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Zynga focuses on portal, loosens Facebook relationship

Zynga took a big step Thursday to reduce its dependence on Facebook by ending the requirement for logging onto its fledgling portal through the social network., newly out of beta, will have "a new streamlined signup that lets you create your own account just for playing games" beginning next week, the San Francisco, California-based social game developer said on its official blog. players will still be able to log into the site via Facebook, however. Retaining the option to access the site through Facebook was a way to ensure that "existing players continue to have the best experience possible so you don't have to start from scratch," the company said.

But Zynga said feedback from beta testers of indicated that players wanted "to create a unique player name" and were looking for "a place that is even more dedicated to games and allows you to easily find and connect with other players," presumably more so than the Facebook platform where many of Zynga's most popular games got their start.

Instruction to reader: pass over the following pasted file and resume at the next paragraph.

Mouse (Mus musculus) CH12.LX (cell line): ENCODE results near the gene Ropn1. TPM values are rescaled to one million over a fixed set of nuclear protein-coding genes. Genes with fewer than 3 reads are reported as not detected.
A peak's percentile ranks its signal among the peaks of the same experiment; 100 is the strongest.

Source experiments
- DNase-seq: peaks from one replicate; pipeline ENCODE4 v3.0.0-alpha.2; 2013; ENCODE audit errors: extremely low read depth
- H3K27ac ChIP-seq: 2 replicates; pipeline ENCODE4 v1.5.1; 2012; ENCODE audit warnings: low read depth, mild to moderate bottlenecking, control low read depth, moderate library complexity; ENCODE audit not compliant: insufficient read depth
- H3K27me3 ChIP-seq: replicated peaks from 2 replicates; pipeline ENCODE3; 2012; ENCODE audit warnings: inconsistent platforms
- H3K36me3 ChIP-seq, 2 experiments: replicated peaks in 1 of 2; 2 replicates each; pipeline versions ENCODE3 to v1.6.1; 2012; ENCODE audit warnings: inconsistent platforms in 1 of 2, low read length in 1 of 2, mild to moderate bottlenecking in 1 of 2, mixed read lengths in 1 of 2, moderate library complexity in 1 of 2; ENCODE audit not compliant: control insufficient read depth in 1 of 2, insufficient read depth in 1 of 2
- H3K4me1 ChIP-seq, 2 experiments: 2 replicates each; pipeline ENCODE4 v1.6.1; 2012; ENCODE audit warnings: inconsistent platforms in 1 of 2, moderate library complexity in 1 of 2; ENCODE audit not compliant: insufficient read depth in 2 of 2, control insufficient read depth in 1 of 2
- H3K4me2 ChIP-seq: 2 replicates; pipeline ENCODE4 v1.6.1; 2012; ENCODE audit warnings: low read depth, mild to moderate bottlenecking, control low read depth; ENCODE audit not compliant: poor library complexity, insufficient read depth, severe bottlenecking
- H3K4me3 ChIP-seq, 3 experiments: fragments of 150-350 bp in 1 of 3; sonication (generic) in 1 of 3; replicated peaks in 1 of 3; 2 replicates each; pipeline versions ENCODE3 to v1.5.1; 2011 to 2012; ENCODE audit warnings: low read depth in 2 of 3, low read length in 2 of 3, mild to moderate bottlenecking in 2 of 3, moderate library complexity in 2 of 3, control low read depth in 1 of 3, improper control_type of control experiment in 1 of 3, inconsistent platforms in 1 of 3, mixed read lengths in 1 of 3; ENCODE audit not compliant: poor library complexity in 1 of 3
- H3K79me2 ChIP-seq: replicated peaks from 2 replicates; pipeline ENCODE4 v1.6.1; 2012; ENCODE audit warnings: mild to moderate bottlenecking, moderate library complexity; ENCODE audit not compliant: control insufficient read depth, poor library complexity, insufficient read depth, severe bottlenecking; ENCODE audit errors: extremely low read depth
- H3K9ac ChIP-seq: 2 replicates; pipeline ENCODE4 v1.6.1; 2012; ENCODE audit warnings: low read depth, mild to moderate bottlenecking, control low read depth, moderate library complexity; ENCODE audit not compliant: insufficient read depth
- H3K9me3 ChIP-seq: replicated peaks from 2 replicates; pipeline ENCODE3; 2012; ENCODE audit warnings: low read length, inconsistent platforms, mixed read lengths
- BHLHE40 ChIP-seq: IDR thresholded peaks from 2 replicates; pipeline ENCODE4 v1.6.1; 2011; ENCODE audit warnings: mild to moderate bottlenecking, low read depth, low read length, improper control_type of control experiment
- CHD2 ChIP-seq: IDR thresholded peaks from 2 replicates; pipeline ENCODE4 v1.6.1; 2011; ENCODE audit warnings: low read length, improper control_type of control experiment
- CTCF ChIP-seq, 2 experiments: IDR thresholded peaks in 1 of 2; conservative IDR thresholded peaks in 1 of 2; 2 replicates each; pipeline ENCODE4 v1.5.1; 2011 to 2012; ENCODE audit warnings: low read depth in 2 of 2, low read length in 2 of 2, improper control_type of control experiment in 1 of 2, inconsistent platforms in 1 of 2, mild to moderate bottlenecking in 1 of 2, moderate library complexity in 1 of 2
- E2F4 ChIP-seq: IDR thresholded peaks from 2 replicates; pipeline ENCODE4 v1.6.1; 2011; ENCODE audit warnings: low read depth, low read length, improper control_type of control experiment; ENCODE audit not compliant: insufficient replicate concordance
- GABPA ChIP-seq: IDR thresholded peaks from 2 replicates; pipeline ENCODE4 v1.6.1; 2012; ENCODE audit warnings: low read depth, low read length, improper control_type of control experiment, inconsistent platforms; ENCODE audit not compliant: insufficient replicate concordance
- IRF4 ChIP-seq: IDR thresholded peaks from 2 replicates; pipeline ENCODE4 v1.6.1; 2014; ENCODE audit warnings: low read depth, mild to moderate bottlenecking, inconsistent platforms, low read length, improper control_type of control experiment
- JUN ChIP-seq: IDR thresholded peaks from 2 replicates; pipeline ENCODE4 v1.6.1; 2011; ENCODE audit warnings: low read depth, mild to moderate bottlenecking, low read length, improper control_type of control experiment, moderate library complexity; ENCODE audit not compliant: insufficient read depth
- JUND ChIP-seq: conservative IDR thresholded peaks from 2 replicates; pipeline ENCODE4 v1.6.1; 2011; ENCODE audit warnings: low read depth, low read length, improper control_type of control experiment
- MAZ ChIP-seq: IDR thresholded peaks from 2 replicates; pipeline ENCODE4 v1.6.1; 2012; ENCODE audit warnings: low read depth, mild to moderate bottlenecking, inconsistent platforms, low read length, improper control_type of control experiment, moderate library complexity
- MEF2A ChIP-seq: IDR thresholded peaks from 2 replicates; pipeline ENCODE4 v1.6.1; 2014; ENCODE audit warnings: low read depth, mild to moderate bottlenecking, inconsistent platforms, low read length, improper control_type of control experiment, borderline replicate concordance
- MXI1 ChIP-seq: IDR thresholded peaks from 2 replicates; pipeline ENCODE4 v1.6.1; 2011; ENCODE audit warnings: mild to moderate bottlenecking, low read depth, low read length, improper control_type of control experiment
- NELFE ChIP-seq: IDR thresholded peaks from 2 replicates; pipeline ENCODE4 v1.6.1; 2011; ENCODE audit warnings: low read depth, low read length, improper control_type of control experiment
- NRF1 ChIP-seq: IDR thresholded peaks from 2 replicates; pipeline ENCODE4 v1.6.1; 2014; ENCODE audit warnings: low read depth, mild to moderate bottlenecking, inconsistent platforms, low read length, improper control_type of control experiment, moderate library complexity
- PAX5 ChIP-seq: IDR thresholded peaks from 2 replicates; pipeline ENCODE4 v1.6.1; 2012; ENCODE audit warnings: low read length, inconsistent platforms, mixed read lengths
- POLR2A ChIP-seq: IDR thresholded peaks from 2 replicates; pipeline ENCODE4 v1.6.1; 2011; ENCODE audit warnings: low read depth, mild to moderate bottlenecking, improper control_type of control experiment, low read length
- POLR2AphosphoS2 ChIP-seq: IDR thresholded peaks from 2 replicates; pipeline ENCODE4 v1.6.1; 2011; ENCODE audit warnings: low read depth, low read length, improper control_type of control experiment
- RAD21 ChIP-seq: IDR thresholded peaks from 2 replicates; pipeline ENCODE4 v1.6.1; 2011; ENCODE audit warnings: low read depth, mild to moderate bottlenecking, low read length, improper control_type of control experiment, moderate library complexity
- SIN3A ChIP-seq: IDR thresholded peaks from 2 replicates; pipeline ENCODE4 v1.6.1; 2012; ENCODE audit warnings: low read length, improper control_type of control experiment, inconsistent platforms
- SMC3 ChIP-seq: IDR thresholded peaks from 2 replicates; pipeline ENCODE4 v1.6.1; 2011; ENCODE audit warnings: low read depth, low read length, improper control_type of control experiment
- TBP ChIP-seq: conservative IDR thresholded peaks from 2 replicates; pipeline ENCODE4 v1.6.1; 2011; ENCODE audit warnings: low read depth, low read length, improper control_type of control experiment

When launches, the company said it will retain popular beta features like live Social Stream and Fast Load, as well as Online Presence, a way to identify other gamers playing on the site. The social game developer said "some of your favorite games" would be available on at launch but didn't identify titles. Zynga promised "to work hard to bring you more great games and new features [to the site] over the coming weeks and months."

Reporting on Zynga's move, TechCrunch's Leena Rao noted that the company is now "shipping more third-party games on than in-house" while also adding a slew of development and support tools for developers creating games for the new platform. Zynga has also been experimenting with how it delivers ads to players on, including the use of in-game video spots, Rao reported - all part of an effort on the struggling company's part to "continue down the road of becoming less reliant on Facebook for social interactions and more."

Zynga, one of a new wave of Internet and social media companies to go public in recent years, has disappointed investors with poor financial results in recent quarters. The extent to which the company has relied on the Facebook platform has also come under fire.